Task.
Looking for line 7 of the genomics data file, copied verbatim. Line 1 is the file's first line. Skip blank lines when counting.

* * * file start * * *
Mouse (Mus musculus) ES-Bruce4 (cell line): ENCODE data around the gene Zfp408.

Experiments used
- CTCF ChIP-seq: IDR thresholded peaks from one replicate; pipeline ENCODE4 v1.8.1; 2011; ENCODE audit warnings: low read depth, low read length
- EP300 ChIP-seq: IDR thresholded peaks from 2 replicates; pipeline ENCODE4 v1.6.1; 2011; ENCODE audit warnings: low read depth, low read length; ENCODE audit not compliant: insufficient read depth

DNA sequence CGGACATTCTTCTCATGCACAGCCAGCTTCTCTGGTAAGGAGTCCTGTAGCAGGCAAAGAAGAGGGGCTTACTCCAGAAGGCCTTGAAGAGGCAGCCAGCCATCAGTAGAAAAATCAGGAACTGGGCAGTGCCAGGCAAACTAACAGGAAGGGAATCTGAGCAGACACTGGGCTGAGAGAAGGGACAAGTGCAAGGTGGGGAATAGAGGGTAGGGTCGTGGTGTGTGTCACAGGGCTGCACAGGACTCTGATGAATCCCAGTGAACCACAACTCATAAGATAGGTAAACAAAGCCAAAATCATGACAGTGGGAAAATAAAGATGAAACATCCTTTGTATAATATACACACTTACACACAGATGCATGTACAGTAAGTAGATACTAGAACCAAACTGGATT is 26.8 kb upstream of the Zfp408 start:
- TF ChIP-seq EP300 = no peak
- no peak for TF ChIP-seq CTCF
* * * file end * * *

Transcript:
- no peak for TF ChIP-seq CTCF